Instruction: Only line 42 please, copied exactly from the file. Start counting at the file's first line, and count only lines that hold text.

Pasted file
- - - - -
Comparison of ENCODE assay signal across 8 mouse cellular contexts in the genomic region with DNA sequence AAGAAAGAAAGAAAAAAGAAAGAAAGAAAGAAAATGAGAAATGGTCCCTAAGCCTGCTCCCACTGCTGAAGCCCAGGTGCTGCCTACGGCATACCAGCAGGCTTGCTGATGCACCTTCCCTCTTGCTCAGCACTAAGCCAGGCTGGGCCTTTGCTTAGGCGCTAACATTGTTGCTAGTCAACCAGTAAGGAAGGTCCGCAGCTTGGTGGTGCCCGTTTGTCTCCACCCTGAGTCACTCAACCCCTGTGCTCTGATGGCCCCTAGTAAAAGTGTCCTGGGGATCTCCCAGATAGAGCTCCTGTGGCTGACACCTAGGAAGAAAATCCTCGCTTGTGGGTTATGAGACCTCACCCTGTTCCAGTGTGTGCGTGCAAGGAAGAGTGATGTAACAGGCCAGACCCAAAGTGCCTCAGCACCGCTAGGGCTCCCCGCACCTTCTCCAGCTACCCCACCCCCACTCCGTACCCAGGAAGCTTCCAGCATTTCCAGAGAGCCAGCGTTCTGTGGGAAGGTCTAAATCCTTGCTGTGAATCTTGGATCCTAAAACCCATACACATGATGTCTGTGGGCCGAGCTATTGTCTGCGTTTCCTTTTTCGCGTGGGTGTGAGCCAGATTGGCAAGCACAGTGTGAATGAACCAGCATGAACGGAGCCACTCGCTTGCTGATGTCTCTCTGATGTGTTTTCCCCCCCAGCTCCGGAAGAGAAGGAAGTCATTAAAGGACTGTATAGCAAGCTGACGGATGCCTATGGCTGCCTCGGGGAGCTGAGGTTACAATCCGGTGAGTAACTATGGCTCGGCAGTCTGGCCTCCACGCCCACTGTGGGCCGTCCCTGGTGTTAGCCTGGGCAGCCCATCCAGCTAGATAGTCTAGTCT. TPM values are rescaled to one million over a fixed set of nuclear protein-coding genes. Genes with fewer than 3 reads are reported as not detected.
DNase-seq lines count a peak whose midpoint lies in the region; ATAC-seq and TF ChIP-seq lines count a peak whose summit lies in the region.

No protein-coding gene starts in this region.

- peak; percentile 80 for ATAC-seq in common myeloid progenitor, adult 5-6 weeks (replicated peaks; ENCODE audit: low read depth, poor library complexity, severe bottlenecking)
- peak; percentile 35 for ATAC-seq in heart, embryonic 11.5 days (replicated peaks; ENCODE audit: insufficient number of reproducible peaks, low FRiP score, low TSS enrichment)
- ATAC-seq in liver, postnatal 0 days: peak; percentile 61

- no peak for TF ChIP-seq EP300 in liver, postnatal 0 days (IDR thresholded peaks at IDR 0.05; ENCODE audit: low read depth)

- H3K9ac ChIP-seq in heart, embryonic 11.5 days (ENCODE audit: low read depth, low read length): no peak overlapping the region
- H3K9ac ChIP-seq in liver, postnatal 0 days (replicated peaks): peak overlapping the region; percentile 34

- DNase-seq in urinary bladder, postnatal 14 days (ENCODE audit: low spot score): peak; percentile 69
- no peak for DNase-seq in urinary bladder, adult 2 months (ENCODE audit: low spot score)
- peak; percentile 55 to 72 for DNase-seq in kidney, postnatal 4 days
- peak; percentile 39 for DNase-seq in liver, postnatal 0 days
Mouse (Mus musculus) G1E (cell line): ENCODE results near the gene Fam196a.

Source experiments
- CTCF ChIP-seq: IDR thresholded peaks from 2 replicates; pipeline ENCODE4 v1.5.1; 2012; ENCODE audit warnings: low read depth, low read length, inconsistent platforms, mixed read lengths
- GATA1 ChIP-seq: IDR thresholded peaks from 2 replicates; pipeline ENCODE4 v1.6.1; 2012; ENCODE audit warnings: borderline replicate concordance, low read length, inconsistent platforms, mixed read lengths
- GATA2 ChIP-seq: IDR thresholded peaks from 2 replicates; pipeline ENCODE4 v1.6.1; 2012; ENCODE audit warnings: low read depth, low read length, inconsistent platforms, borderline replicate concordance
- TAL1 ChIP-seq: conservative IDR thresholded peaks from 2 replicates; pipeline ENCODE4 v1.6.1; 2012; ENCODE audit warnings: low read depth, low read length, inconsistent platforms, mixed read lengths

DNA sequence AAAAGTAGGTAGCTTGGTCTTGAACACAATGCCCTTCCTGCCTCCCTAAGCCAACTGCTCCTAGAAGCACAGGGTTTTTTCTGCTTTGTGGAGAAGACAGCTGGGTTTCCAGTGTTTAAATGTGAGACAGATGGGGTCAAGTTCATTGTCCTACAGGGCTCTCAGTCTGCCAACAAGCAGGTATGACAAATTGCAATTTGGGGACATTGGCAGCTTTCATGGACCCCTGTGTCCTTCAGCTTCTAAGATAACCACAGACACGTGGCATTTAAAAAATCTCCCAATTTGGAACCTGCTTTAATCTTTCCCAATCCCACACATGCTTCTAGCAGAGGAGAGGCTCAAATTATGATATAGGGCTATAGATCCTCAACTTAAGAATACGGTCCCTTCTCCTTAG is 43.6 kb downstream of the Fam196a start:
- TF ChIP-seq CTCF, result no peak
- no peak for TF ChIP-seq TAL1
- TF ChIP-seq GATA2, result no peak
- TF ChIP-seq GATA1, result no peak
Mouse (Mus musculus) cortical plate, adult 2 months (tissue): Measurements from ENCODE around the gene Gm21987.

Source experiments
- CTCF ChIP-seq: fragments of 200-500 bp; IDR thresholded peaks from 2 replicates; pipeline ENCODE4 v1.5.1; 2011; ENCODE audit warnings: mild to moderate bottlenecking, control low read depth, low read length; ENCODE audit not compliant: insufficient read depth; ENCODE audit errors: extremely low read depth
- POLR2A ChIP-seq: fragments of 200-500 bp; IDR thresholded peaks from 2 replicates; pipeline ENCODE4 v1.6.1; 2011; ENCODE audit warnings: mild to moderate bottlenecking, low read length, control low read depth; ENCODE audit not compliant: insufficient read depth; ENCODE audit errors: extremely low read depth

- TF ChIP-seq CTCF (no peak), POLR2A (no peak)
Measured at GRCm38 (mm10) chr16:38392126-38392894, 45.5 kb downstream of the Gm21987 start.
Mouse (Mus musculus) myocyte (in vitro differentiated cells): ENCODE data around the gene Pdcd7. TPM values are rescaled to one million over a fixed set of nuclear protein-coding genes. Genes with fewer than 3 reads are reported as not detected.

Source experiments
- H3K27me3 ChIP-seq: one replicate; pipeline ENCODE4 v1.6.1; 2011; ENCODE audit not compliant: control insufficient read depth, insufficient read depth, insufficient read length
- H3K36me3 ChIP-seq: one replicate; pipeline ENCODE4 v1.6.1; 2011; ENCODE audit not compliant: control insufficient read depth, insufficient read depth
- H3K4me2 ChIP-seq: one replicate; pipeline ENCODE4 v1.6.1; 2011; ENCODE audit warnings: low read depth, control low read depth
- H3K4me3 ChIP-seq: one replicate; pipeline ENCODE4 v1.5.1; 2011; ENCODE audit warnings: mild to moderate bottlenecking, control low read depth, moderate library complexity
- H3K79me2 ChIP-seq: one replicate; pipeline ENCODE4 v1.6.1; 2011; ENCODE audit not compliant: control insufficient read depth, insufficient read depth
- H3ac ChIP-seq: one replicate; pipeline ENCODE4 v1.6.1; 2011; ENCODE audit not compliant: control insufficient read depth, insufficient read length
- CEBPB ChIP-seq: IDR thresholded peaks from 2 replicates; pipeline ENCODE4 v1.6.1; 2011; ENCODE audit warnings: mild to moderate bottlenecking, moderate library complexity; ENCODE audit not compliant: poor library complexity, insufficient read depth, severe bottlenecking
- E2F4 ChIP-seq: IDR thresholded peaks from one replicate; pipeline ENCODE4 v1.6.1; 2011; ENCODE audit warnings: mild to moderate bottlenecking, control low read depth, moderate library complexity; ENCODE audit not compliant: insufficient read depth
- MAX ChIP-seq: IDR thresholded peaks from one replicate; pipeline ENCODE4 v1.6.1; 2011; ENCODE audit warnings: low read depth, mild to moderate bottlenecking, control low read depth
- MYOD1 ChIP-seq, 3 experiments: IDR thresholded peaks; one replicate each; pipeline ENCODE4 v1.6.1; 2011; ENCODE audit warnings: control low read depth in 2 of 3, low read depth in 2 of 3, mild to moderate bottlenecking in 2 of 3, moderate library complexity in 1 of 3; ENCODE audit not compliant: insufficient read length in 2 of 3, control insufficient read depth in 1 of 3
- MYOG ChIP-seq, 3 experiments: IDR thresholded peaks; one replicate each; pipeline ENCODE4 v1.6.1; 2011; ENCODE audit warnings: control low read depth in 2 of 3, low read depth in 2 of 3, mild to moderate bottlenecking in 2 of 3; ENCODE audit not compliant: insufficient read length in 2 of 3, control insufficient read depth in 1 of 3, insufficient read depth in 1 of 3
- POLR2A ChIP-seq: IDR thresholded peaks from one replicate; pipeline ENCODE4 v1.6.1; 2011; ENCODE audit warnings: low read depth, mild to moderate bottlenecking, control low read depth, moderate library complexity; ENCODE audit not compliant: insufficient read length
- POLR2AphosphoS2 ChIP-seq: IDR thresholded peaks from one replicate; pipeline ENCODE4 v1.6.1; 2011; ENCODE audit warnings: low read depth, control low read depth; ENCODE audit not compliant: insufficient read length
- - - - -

- MYOD1 ChIP-seq, 3 experiments: IDR thresholded peaks; one replicate each; pipeline ENCODE4 v1.6.1; 2011; ENCODE audit warnings: control low read depth in 2 of 3, low read depth in 2 of 3, mild to moderate bottlenecking in 2 of 3, moderate library complexity in 1 of 3; ENCODE audit not compliant: insufficient read length in 2 of 3, control insufficient read depth in 1 of 3